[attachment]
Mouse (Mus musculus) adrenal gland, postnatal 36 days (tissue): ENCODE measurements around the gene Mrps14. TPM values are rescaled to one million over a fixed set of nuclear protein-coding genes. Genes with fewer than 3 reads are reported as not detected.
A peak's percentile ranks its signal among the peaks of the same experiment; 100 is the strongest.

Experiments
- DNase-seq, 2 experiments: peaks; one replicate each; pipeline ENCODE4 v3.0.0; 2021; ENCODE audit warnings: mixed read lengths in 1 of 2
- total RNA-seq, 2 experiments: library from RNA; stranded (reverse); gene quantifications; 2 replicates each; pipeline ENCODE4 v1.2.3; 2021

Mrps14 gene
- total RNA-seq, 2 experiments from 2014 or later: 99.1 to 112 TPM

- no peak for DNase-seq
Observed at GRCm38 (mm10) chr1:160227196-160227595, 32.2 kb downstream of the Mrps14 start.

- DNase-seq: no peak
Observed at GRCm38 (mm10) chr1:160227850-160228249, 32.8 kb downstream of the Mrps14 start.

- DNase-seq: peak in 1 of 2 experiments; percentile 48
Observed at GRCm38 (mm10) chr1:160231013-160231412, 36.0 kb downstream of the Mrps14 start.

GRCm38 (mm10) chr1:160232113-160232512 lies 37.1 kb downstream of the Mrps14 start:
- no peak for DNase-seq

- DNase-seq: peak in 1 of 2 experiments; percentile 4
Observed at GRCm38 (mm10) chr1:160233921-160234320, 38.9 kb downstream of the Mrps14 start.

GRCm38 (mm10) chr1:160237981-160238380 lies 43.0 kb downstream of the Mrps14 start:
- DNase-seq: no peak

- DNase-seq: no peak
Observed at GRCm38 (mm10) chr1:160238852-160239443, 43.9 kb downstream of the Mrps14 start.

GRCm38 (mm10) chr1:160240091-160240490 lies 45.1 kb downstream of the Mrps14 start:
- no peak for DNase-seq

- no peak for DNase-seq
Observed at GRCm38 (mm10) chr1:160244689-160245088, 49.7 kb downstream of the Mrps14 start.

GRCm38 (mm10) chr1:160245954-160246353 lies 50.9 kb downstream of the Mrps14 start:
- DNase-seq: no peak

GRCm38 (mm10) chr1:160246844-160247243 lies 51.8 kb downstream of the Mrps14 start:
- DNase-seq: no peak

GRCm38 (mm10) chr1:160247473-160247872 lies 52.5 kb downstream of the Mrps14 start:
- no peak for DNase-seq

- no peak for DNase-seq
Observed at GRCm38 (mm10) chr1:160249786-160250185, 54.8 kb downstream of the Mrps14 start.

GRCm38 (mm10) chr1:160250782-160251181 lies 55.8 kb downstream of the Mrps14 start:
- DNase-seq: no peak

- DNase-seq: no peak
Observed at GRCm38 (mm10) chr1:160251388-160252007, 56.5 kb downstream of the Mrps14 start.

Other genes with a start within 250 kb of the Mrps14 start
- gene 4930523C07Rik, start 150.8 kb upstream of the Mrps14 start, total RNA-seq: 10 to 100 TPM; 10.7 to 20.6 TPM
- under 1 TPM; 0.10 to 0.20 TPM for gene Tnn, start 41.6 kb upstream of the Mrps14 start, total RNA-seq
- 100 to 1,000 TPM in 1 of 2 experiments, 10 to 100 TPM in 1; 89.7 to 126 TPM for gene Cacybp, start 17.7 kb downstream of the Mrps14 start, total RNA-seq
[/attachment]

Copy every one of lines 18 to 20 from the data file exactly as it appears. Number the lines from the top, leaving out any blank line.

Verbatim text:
GRCm38 (mm10) chr1:160237981-160238380 lies 43.0 kb downstream of the Mrps14 start:
- DNase-seq: no peak

- DNase-seq: no peak